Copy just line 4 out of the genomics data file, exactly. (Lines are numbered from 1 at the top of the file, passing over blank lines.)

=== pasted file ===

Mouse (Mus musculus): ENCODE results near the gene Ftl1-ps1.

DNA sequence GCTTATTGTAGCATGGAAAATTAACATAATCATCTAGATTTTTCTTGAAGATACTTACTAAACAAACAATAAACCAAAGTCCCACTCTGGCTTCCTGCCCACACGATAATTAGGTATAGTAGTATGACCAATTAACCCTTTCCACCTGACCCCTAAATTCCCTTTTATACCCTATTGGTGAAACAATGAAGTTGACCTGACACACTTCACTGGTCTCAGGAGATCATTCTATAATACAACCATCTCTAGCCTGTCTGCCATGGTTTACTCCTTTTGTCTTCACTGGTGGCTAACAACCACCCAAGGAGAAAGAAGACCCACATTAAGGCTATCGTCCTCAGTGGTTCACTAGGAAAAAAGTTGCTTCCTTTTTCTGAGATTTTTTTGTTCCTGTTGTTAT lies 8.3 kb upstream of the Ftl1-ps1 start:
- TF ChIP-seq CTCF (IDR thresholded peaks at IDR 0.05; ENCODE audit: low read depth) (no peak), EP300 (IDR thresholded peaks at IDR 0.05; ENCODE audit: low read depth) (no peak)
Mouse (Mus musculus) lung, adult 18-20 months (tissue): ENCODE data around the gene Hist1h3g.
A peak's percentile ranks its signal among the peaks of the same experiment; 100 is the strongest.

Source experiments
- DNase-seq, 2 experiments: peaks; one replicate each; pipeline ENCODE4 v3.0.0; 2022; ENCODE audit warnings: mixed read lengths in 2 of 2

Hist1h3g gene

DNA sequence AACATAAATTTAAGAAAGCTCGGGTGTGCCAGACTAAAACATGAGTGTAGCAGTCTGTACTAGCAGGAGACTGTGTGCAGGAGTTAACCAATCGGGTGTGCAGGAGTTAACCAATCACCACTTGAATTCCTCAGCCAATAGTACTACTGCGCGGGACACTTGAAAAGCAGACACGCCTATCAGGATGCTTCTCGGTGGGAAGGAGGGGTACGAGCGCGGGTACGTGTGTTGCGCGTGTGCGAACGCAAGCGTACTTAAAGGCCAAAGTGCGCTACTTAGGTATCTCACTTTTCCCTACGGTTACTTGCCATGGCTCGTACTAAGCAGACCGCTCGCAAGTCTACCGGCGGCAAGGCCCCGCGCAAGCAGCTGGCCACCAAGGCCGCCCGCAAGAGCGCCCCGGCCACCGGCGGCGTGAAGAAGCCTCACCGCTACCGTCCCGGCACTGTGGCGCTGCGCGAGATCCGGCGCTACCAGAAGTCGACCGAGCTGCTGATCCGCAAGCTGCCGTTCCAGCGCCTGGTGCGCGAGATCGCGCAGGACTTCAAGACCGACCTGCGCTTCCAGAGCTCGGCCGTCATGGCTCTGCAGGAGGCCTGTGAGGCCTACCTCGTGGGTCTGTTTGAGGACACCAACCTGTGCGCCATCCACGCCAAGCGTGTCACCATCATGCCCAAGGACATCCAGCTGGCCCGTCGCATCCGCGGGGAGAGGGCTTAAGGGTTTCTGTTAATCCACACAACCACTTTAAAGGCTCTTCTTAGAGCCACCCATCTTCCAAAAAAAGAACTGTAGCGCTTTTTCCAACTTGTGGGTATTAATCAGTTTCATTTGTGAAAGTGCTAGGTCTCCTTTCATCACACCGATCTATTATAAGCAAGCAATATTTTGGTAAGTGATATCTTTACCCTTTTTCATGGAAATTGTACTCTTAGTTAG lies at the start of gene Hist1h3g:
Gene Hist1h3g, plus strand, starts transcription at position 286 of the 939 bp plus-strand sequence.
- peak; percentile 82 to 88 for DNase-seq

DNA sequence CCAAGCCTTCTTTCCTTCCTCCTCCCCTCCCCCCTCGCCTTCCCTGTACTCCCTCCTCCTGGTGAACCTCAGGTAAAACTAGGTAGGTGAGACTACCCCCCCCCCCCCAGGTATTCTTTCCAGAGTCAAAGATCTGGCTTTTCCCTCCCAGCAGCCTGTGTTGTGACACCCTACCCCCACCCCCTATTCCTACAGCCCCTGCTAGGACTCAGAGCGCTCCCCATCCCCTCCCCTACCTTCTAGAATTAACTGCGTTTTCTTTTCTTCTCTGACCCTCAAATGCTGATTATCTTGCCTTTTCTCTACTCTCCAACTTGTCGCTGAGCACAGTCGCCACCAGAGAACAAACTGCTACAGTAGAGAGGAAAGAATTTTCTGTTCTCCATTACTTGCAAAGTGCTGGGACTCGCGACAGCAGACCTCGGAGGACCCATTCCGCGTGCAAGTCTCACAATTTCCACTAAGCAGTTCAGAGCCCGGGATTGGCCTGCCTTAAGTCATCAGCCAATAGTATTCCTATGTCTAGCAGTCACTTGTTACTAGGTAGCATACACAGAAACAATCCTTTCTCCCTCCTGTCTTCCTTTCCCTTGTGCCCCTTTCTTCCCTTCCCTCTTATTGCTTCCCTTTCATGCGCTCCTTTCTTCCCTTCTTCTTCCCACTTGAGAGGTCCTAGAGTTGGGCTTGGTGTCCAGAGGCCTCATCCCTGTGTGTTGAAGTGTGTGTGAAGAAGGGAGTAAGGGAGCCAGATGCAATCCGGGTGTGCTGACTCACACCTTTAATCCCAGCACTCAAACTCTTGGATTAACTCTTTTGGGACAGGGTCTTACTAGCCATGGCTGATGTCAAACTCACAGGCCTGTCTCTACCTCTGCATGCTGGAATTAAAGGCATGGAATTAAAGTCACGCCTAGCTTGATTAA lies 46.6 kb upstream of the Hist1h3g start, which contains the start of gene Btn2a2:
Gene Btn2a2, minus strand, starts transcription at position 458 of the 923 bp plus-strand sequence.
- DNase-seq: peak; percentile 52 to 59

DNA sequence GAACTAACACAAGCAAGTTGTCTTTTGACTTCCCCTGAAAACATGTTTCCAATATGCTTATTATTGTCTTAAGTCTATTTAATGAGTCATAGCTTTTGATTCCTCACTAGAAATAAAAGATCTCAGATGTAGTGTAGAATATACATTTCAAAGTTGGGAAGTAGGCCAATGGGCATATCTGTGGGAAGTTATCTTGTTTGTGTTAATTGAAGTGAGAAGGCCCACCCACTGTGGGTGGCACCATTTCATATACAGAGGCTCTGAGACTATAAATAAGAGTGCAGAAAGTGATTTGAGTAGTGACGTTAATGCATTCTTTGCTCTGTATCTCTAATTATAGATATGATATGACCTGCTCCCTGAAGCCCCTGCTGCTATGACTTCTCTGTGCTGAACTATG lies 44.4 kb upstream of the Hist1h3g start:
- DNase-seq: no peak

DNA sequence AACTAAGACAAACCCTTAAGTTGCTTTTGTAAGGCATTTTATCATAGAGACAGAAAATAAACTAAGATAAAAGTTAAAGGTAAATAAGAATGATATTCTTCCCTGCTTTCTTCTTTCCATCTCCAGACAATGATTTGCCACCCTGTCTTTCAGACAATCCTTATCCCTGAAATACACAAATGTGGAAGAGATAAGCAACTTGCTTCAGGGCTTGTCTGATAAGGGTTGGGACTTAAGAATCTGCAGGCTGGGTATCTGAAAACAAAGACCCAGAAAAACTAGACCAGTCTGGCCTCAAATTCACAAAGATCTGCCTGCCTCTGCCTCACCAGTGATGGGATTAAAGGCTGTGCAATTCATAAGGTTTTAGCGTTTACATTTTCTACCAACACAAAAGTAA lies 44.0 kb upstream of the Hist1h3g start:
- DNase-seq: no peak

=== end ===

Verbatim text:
Mouse (Mus musculus) lung, adult 18-20 months (tissue): ENCODE data around the gene Hist1h3g.